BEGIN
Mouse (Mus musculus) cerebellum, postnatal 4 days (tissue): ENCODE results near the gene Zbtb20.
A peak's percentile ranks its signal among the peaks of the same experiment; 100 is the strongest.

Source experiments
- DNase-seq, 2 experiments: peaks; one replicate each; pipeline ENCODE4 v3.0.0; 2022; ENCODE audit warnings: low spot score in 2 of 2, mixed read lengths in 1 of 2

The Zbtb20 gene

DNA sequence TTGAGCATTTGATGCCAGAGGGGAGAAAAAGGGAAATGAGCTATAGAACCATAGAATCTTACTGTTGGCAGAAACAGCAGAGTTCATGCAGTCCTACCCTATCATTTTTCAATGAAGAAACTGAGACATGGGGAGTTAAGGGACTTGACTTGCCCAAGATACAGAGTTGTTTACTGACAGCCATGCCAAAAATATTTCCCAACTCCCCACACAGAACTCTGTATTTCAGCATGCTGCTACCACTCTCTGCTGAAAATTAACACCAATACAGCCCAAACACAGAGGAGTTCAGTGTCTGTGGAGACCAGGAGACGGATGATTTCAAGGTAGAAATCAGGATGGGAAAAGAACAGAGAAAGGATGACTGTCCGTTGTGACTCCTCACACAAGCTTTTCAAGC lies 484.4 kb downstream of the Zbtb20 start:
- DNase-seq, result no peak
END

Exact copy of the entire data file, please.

Mouse (Mus musculus) cerebellum, postnatal 4 days (tissue): ENCODE results near the gene Zbtb20.
A peak's percentile ranks its signal among the peaks of the same experiment; 100 is the strongest.

Source experiments
- DNase-seq, 2 experiments: peaks; one replicate each; pipeline ENCODE4 v3.0.0; 2022; ENCODE audit warnings: low spot score in 2 of 2, mixed read lengths in 1 of 2

The Zbtb20 gene

DNA sequence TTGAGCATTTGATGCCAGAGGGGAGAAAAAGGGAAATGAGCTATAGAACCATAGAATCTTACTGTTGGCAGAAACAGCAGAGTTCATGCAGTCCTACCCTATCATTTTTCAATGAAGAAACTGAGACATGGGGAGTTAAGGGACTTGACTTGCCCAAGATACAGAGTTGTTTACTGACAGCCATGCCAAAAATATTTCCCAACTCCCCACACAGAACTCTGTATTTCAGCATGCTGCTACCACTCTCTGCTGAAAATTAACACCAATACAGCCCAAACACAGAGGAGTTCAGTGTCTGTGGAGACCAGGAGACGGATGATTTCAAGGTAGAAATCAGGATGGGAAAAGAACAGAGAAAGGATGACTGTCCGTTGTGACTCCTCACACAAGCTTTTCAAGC lies 484.4 kb downstream of the Zbtb20 start:
- DNase-seq, result no peak